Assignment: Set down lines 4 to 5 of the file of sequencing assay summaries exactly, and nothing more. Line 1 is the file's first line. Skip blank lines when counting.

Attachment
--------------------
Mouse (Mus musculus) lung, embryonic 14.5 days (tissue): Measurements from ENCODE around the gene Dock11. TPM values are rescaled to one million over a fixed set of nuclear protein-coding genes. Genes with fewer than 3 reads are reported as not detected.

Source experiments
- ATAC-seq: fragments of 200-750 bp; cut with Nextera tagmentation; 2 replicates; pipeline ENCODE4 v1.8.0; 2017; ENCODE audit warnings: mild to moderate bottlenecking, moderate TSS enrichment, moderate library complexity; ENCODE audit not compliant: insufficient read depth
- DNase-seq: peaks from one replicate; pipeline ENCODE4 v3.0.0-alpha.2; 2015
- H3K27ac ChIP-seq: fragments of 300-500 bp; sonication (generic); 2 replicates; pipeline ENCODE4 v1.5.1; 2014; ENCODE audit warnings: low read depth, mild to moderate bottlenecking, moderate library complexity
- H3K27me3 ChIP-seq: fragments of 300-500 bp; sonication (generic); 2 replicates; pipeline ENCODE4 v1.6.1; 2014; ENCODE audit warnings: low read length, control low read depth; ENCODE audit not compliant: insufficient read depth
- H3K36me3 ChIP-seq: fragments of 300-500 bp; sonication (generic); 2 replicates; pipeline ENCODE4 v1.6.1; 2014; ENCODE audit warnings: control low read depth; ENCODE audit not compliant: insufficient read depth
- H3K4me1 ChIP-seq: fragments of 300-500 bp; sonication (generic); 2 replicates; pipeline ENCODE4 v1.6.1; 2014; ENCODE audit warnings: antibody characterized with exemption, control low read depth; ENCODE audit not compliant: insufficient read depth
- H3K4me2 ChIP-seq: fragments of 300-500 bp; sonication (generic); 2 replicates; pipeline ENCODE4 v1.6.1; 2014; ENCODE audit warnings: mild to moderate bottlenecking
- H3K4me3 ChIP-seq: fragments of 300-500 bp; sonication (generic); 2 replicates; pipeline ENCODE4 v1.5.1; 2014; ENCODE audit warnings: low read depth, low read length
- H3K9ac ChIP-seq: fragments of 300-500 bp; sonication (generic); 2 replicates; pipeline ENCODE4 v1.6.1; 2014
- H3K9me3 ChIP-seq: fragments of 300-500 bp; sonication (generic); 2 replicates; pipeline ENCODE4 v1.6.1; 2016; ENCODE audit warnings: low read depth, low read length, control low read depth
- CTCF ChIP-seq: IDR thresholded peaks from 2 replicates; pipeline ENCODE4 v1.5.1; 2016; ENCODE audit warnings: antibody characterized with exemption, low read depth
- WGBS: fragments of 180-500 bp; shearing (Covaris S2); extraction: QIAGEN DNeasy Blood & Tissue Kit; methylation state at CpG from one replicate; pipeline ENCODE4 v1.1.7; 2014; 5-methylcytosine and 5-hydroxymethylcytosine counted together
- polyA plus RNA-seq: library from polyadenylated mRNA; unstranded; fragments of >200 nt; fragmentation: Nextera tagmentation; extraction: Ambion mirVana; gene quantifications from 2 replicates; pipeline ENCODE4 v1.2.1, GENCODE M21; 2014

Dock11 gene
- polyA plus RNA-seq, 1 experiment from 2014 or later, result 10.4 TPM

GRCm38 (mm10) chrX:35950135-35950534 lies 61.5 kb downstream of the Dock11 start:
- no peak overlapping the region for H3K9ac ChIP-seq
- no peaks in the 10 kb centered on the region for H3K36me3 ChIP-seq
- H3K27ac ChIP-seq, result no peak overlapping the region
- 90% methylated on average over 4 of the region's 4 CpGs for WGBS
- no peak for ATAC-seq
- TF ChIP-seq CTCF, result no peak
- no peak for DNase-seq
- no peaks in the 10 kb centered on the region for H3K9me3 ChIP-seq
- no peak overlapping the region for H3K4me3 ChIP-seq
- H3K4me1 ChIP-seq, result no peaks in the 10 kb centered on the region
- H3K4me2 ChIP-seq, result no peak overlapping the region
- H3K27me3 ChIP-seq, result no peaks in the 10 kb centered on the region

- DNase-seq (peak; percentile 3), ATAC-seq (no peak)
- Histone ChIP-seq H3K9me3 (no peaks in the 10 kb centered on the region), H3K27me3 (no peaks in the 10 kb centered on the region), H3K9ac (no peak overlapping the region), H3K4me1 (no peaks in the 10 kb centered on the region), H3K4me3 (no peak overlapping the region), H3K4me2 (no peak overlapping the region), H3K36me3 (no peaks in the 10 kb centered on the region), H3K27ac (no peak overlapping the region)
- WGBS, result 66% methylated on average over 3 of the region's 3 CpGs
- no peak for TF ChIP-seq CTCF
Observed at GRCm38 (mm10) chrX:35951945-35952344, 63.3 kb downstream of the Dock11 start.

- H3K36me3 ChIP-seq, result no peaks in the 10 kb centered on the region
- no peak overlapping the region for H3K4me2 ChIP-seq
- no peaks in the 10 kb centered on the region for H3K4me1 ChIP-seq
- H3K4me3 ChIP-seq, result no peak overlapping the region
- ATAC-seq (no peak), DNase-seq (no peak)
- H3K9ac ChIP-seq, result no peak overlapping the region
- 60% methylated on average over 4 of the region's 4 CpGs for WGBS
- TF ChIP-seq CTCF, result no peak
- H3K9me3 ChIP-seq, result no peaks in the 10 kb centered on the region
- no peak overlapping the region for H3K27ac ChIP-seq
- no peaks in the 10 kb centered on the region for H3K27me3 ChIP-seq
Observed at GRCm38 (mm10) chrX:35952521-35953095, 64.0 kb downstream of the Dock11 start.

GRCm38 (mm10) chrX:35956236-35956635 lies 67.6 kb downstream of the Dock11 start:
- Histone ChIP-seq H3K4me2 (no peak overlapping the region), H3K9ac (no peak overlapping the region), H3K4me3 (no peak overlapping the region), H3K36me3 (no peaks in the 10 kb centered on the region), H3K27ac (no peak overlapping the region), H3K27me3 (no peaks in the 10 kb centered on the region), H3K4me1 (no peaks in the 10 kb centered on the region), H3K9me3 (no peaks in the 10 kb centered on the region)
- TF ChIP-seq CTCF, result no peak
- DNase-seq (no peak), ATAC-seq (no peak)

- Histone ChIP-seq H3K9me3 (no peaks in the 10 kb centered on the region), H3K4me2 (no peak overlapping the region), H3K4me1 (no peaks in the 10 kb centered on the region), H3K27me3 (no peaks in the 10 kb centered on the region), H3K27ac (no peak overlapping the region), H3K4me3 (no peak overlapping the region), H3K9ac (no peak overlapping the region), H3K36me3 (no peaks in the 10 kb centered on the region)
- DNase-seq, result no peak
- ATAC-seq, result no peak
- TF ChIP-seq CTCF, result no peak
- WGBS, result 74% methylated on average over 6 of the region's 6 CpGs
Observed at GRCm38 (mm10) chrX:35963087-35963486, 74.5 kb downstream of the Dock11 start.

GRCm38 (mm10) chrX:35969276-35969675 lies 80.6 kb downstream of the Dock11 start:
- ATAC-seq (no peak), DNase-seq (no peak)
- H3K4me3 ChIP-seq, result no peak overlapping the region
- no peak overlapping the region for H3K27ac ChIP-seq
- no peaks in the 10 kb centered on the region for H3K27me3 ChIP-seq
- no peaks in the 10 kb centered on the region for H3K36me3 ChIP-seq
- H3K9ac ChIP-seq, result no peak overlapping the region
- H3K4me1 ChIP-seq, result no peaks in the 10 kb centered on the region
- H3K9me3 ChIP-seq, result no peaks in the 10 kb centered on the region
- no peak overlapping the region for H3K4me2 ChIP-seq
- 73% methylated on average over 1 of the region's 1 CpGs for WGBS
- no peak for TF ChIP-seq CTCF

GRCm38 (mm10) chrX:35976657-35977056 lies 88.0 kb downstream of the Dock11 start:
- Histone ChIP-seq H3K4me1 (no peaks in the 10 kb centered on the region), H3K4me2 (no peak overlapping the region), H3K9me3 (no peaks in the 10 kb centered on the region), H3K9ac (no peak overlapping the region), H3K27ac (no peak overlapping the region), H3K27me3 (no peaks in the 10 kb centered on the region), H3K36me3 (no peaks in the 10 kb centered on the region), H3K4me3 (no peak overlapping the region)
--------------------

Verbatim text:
- DNase-seq: peaks from one replicate; pipeline ENCODE4 v3.0.0-alpha.2; 2015
- H3K27ac ChIP-seq: fragments of 300-500 bp; sonication (generic); 2 replicates; pipeline ENCODE4 v1.5.1; 2014; ENCODE audit warnings: low read depth, mild to moderate bottlenecking, moderate library complexity